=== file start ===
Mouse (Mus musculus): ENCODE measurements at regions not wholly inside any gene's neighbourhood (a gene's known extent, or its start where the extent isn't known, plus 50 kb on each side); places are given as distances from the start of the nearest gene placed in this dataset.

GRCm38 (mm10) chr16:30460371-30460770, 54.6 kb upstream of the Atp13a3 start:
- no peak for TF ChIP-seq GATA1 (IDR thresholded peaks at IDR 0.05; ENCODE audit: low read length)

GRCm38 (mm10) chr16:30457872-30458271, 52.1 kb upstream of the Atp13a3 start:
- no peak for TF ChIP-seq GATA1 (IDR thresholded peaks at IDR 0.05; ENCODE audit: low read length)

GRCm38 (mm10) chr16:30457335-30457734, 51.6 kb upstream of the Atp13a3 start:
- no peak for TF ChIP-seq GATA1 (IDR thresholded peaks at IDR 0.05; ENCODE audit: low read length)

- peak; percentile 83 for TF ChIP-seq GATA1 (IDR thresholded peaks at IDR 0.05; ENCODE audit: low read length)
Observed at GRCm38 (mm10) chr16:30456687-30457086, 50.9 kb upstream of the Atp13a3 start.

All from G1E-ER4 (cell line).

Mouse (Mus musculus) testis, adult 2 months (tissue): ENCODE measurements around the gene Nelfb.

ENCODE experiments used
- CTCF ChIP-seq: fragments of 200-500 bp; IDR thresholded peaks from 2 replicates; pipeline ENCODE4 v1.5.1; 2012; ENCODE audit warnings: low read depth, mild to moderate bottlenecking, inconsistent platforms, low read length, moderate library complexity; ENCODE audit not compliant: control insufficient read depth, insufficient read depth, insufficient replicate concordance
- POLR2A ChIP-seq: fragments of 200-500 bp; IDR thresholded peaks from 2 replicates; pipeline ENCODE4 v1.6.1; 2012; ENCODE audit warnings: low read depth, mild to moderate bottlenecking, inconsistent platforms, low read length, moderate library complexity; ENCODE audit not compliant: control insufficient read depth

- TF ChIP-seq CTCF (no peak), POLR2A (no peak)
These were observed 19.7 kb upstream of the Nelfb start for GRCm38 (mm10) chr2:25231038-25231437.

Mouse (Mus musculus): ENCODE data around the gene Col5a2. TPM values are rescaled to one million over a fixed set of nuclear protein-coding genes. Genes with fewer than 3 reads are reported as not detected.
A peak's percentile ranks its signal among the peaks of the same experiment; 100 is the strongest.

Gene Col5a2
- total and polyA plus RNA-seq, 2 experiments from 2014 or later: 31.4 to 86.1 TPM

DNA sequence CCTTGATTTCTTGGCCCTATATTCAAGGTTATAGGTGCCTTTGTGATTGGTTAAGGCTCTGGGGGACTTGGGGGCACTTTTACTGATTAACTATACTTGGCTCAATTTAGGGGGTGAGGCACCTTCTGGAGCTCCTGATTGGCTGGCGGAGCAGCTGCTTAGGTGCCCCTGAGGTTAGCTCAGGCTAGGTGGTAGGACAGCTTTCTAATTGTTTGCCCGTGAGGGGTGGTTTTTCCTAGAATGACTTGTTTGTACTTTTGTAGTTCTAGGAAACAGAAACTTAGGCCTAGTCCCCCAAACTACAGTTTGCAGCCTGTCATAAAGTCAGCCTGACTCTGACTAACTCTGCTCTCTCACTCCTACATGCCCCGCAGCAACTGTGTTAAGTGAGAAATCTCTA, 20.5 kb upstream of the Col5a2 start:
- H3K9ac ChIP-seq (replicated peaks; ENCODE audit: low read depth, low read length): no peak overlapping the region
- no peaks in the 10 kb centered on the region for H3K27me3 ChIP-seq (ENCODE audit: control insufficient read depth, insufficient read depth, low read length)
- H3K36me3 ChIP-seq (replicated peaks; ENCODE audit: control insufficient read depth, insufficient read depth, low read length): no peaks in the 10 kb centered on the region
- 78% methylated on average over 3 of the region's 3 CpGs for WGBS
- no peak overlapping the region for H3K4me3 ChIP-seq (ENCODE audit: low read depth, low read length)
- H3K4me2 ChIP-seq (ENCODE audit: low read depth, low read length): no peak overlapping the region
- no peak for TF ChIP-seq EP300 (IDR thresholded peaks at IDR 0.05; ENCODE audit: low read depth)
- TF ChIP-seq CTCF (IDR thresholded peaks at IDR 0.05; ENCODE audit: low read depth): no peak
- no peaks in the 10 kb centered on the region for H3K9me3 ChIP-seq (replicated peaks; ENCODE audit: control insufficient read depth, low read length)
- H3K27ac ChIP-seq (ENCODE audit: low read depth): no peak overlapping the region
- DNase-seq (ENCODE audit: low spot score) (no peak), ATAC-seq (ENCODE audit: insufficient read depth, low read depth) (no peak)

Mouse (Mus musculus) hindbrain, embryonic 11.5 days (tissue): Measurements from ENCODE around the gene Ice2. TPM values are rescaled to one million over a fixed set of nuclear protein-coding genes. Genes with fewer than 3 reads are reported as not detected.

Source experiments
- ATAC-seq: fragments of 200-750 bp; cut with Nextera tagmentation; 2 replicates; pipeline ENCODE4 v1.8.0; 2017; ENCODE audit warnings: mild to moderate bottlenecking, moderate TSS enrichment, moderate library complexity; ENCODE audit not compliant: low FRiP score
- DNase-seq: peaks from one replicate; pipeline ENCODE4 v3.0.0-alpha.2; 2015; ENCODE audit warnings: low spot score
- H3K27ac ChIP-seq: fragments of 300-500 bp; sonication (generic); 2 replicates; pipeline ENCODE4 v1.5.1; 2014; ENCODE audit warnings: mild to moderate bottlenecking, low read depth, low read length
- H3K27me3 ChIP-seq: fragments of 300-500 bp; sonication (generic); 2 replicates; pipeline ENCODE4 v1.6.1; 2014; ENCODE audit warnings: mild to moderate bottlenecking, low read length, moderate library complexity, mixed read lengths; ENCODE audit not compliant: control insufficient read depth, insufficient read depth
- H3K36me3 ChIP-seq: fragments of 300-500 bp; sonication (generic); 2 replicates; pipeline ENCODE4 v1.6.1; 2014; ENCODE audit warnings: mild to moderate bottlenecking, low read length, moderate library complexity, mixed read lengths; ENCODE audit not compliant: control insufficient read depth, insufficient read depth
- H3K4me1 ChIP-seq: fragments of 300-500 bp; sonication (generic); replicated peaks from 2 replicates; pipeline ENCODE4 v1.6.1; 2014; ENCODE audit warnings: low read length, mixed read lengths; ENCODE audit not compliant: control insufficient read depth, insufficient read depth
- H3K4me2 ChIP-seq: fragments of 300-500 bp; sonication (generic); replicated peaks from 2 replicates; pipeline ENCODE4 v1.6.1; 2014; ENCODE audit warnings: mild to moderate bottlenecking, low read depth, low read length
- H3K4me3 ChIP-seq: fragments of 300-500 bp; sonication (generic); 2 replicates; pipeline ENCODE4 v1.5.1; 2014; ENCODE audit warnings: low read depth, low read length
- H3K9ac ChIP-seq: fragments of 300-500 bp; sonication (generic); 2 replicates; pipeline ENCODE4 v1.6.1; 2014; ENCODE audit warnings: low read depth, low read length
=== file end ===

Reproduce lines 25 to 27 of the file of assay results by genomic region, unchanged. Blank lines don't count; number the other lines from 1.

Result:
- 78% methylated on average over 3 of the region's 3 CpGs for WGBS
- no peak overlapping the region for H3K4me3 ChIP-seq (ENCODE audit: low read depth, low read length)
- H3K4me2 ChIP-seq (ENCODE audit: low read depth, low read length): no peak overlapping the region